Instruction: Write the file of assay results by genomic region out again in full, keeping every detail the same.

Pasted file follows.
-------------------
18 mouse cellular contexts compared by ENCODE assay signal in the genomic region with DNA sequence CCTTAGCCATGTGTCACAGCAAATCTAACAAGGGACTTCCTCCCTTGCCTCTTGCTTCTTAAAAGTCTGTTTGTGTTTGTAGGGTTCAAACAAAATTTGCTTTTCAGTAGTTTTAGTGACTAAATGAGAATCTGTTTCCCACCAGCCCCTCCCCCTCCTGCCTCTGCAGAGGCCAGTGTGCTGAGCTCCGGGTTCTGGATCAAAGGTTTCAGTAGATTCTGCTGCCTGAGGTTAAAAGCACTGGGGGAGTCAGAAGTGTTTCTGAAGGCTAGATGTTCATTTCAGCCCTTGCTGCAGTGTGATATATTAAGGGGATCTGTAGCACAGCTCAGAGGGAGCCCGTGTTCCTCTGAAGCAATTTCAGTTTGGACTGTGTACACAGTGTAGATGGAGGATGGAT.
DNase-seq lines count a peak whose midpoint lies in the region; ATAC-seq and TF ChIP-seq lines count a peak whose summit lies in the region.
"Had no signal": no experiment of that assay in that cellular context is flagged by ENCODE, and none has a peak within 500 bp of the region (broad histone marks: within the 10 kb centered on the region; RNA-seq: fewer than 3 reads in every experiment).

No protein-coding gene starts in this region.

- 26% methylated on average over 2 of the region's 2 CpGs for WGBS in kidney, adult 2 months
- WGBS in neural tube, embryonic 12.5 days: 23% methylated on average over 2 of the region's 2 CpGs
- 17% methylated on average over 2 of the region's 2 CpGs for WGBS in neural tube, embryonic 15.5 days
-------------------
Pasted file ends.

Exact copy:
18 mouse cellular contexts compared by ENCODE assay signal in the genomic region with DNA sequence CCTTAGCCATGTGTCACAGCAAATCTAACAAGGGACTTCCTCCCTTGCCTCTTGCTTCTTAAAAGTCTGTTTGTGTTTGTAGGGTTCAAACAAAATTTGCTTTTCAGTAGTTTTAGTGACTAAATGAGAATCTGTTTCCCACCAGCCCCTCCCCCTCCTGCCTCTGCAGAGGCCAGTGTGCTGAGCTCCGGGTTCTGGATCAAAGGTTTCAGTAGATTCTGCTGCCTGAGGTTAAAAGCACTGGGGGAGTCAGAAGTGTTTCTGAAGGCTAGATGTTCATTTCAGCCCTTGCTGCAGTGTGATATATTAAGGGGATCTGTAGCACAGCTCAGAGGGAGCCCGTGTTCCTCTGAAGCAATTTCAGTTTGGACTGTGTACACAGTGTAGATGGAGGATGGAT.
DNase-seq lines count a peak whose midpoint lies in the region; ATAC-seq and TF ChIP-seq lines count a peak whose summit lies in the region.
"Had no signal": no experiment of that assay in that cellular context is flagged by ENCODE, and none has a peak within 500 bp of the region (broad histone marks: within the 10 kb centered on the region; RNA-seq: fewer than 3 reads in every experiment).

No protein-coding gene starts in this region.

- 26% methylated on average over 2 of the region's 2 CpGs for WGBS in kidney, adult 2 months
- WGBS in neural tube, embryonic 12.5 days: 23% methylated on average over 2 of the region's 2 CpGs
- 17% methylated on average over 2 of the region's 2 CpGs for WGBS in neural tube, embryonic 15.5 days